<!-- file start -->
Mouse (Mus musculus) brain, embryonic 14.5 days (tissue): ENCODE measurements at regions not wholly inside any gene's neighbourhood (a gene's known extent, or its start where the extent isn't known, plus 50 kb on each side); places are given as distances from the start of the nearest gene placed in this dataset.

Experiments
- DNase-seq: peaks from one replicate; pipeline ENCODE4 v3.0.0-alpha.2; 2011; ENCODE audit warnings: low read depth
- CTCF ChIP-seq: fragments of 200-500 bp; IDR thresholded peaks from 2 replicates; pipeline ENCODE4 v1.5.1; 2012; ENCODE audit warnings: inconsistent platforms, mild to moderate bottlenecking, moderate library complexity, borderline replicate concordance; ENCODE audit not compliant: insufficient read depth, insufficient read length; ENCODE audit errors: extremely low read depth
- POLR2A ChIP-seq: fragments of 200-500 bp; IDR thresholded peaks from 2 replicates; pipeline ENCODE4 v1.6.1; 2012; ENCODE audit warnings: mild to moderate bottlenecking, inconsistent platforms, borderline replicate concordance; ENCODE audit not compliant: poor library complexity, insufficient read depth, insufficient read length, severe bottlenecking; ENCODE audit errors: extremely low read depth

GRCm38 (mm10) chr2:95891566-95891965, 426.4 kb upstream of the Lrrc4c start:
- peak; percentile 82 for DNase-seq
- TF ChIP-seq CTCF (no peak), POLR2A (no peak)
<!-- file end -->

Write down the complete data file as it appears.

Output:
Mouse (Mus musculus) brain, embryonic 14.5 days (tissue): ENCODE measurements at regions not wholly inside any gene's neighbourhood (a gene's known extent, or its start where the extent isn't known, plus 50 kb on each side); places are given as distances from the start of the nearest gene placed in this dataset.

Experiments
- DNase-seq: peaks from one replicate; pipeline ENCODE4 v3.0.0-alpha.2; 2011; ENCODE audit warnings: low read depth
- CTCF ChIP-seq: fragments of 200-500 bp; IDR thresholded peaks from 2 replicates; pipeline ENCODE4 v1.5.1; 2012; ENCODE audit warnings: inconsistent platforms, mild to moderate bottlenecking, moderate library complexity, borderline replicate concordance; ENCODE audit not compliant: insufficient read depth, insufficient read length; ENCODE audit errors: extremely low read depth
- POLR2A ChIP-seq: fragments of 200-500 bp; IDR thresholded peaks from 2 replicates; pipeline ENCODE4 v1.6.1; 2012; ENCODE audit warnings: mild to moderate bottlenecking, inconsistent platforms, borderline replicate concordance; ENCODE audit not compliant: poor library complexity, insufficient read depth, insufficient read length, severe bottlenecking; ENCODE audit errors: extremely low read depth

GRCm38 (mm10) chr2:95891566-95891965, 426.4 kb upstream of the Lrrc4c start:
- peak; percentile 82 for DNase-seq
- TF ChIP-seq CTCF (no peak), POLR2A (no peak)